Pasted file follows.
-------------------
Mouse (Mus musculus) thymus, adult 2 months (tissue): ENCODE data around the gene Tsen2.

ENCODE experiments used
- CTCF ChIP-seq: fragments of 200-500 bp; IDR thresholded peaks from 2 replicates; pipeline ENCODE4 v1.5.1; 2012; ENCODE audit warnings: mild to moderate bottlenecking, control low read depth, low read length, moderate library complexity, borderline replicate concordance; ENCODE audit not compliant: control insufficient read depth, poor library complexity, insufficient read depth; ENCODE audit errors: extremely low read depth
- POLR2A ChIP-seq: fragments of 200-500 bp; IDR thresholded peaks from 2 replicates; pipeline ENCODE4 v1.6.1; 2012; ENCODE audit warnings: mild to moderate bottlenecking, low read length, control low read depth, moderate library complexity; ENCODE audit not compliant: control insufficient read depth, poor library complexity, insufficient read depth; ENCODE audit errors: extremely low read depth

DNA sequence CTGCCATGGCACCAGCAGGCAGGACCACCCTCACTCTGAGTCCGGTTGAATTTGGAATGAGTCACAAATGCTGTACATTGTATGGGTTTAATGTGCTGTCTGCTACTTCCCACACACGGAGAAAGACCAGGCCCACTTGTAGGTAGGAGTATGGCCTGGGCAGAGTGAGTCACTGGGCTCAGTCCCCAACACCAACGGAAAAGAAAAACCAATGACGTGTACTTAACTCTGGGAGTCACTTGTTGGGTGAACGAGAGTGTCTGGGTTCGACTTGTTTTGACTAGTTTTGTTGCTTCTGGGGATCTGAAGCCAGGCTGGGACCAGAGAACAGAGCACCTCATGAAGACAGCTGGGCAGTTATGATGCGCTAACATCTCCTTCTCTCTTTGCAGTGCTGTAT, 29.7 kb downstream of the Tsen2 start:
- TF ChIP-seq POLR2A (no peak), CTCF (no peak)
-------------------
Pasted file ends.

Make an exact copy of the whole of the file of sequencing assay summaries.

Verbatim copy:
Mouse (Mus musculus) thymus, adult 2 months (tissue): ENCODE data around the gene Tsen2.

ENCODE experiments used
- CTCF ChIP-seq: fragments of 200-500 bp; IDR thresholded peaks from 2 replicates; pipeline ENCODE4 v1.5.1; 2012; ENCODE audit warnings: mild to moderate bottlenecking, control low read depth, low read length, moderate library complexity, borderline replicate concordance; ENCODE audit not compliant: control insufficient read depth, poor library complexity, insufficient read depth; ENCODE audit errors: extremely low read depth
- POLR2A ChIP-seq: fragments of 200-500 bp; IDR thresholded peaks from 2 replicates; pipeline ENCODE4 v1.6.1; 2012; ENCODE audit warnings: mild to moderate bottlenecking, low read length, control low read depth, moderate library complexity; ENCODE audit not compliant: control insufficient read depth, poor library complexity, insufficient read depth; ENCODE audit errors: extremely low read depth

DNA sequence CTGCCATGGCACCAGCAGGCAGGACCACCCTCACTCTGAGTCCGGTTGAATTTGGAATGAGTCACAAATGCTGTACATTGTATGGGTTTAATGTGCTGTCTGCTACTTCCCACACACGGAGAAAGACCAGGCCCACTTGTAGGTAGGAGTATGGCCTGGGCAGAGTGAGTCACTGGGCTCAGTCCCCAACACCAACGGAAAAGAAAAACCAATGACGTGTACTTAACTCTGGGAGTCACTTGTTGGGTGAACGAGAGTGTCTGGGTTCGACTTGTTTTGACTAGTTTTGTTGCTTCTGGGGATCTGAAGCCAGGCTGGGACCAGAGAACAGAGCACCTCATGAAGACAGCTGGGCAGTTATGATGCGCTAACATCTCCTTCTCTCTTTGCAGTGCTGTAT, 29.7 kb downstream of the Tsen2 start:
- TF ChIP-seq POLR2A (no peak), CTCF (no peak)